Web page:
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“The Compassion Experience” will take you and your loved ones on a poverty safari

Poverty porn is and has always been a means of exploiting the poor and their suffering for financial gain and general consumption. It has become so mainstream and effective that the word “poverty” is synonymous with the developing world. Even with a wealth of knowledge and resources at our fingertips, divisive and limiting narratives still abound.

Seldom does one feel the urge to start an article with the phrase, “Ah! Come and see!” but that is the extent of this particular travesty. Recently the BBC published an exposé on the “The Compassion Experience”, an interactive travelling exhibit that takes visitors through the true stories of children living in developing countries. The programme is sponsored by Compassion International, a Christian charity organisation that provides care for impoverished children through sponsorship.

The immersive experience was intended to show UK citizens “the sights, sounds and smells of a developing country”.

According to the charity, the Compassion Experience truck has visited 31 churches and city centres across the UK. More than 19 000 people have visited the exhibit, including nearly 4 000 school children.

In response to a scathing backlash, Caroline Cameron, head of the Compassion Experience, defended the venture, saying that it is not about indulging in distress or perpetuating detrimental stereotypes of Africa. “For us the most important thing is, this is about stories of hope and opportunity of real children, and they developed the story with us. We do it with them in the communities it [poverty] is affecting.”

What in the religious caucasity?

If you are inclined towards Cameron’s explanation, perhaps it is because you do not have the full picture, not having experienced the exhibits.

In a 2018 article on the website ParentMap.com, freelance author Tiffany Doerr Guerzon describes her experience when she visited the exhibition. She explains that each exhibit is narrated to visitors through headphones attached to an iPod as they walk through staged rooms.

“We saw living quarters, bedrooms, markets and other scenes. Each room is outfitted with furniture, mats on the floor for sleeping, cooking implements, fake food on plates, children’s toys, etc. The spaces are cramped, and the walls look as if they are made of exposed brick or mud, depending on the country. Posters in the country’s language add to the scene. In the last room of each exhibit, visitors hear about the child’s life today, as an adult — after having been sponsored as a child.”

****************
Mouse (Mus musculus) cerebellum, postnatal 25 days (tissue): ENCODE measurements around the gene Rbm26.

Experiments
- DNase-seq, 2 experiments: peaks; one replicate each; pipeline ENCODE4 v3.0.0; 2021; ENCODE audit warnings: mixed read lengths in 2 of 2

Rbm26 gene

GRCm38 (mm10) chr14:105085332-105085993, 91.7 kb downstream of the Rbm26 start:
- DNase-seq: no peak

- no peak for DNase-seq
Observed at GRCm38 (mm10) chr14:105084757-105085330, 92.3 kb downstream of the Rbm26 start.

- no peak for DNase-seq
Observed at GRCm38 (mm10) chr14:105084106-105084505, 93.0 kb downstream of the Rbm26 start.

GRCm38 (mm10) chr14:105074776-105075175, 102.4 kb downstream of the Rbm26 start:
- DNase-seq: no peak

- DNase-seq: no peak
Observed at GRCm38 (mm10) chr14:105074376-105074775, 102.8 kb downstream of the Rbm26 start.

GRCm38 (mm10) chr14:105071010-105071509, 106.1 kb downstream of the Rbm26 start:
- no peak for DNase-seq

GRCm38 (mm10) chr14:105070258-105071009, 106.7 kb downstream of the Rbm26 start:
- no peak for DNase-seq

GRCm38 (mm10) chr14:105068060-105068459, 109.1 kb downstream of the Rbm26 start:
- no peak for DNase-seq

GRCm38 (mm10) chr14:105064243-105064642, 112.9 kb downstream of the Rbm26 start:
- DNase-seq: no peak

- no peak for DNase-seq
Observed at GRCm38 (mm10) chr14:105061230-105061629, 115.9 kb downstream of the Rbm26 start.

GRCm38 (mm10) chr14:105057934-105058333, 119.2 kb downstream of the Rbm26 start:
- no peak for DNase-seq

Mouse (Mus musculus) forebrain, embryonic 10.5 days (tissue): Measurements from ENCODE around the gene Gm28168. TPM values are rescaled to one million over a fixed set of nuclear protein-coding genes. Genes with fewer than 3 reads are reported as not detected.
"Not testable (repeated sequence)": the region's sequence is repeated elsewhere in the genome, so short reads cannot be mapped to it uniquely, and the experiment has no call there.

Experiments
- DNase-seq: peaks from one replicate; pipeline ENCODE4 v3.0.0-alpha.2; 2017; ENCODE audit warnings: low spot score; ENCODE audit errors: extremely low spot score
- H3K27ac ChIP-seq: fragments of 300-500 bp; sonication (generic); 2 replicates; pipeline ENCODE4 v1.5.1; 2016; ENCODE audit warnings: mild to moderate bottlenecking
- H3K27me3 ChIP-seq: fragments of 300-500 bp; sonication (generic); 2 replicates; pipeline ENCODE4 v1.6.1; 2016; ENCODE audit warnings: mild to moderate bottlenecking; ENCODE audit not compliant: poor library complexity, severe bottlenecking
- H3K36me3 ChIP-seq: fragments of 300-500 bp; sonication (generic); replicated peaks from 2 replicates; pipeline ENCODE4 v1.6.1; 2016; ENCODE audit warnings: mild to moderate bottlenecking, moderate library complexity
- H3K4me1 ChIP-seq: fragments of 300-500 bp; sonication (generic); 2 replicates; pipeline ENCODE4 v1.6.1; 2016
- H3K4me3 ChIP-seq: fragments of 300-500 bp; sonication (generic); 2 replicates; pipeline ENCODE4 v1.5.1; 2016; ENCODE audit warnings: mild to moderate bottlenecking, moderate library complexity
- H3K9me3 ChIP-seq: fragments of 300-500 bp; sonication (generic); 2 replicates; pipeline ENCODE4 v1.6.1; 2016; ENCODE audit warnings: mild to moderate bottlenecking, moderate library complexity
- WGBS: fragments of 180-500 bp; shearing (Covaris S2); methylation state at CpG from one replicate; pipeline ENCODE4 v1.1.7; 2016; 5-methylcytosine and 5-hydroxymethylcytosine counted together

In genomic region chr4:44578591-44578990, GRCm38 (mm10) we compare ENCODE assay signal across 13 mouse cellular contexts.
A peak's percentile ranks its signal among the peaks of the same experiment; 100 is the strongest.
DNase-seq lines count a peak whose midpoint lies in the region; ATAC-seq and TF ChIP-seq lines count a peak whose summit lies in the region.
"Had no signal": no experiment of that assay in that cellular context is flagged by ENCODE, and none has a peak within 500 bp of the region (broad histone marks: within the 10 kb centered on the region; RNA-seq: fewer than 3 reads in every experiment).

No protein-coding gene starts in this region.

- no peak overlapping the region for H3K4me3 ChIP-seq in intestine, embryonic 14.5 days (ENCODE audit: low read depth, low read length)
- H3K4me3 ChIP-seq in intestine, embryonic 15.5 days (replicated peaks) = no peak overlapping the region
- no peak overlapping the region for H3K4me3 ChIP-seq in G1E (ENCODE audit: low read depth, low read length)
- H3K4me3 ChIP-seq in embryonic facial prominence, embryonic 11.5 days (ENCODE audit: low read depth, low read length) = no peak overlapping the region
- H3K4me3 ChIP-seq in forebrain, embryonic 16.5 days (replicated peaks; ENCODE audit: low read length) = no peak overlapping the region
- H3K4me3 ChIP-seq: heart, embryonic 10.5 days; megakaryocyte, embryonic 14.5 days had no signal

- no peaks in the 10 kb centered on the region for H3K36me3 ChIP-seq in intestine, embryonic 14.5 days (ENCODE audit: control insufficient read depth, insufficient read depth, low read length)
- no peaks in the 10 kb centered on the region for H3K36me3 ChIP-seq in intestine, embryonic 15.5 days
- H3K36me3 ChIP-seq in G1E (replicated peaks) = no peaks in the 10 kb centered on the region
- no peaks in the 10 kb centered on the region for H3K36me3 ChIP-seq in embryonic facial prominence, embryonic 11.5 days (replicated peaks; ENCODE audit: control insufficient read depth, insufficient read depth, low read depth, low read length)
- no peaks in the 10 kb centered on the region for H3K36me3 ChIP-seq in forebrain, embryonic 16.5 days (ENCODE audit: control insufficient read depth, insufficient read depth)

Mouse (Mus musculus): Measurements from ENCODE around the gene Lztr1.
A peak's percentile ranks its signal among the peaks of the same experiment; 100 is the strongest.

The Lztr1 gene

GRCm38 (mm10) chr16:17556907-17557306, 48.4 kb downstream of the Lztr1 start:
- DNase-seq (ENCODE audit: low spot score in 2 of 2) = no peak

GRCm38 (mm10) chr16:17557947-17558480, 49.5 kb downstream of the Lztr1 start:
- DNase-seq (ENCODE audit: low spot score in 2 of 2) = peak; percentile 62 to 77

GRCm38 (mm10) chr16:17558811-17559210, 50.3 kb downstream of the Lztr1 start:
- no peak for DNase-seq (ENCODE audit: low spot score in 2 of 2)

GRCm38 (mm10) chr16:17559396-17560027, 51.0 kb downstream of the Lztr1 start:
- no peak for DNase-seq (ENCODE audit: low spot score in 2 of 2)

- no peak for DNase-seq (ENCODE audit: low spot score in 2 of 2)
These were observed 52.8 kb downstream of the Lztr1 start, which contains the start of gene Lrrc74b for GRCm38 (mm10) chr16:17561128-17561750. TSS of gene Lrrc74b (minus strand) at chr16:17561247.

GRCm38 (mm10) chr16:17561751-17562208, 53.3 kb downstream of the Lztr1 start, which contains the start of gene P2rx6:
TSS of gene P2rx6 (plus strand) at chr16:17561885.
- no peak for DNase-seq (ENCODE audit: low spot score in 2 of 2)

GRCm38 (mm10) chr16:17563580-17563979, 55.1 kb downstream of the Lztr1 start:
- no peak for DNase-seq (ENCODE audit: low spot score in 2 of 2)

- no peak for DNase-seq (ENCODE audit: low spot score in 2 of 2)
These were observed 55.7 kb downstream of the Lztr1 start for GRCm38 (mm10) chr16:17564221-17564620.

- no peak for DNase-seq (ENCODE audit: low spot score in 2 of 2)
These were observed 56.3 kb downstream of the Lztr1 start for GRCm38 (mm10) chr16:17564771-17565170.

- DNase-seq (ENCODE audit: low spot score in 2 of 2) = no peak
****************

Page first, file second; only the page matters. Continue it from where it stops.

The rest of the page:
Read: “But I soon learned that Africa is rife with hidden danger”. The web reacts to the “Whitest story of the year”

Of course, the bottom line is for visitors to pick a child to sponsor from a catalogue of profiles – the same way you would pick a knitting pattern or a dress design at your tailor.

Guerzon continues, “Pictures depicting weddings, graduations and meetings with sponsors hang on the wall. You are then directed to watch a short video on an iPod, where the adult speaks about what it meant to be lifted out of the extreme poverty of their childhood.”

Guerzon sums up the experience, saying, “The sound of a child’s voice telling the story of living in poverty is very moving. The scenes are artfully composed, and touches like crumpled candy bar wrappers and newspapers from the country you are learning about add authenticity.

“Overall, I found the experience to be both moving and educational. The immersive nature of the exhibit was an effective way to see how people live day to day in extreme poverty.”

The cringe of it all! It is a task to figure out which is worse – the experience or the glowing review!

No thanks!

When the Compassion Experience decided to showcase its poverty voyeurism in Birmingham earlier this year, the announcement evoked a substantial backlash from people in the area. Apparently even fellow Caucasians could not get on board such a blatantly schismatic display.

Read: #NoWhiteSaviours: The white saviour complex

Labour councillor for Sparkhill, Nicky Brennan, said, “It doesn’t belong in Birmingham, where you can walk up many streets and witness poverty.” She aptly labelled the project a “poverty safari”.

Brennan said in a statement that the charity has “justifiably received backlash from ordinary Brummies who have called it out, explaining that poverty is not for entertainment.” She added, “Interactive poverty is not entertainment. This voyeurism should not make us feel good about ourselves.”

Speaking on the same topic to the BBC, Ciku Kimeria, a Kenyan author who has 10 years of experience working in development, said these curated stories have become African caricatures. “The pregnant teen, the poor child, the suffering mother… White people get to gaze; it is for their consumption. Is that how you build compassion, by objectifying people?”

Her fear is that this kind of charity work is “superiority cloaked as altruism”, not to mention being a perpetuator of a limited and damaging narrative. “In addition to the individuals whose stories are being told, it becomes a larger narrative – it easily becomes the story of all Africans.”

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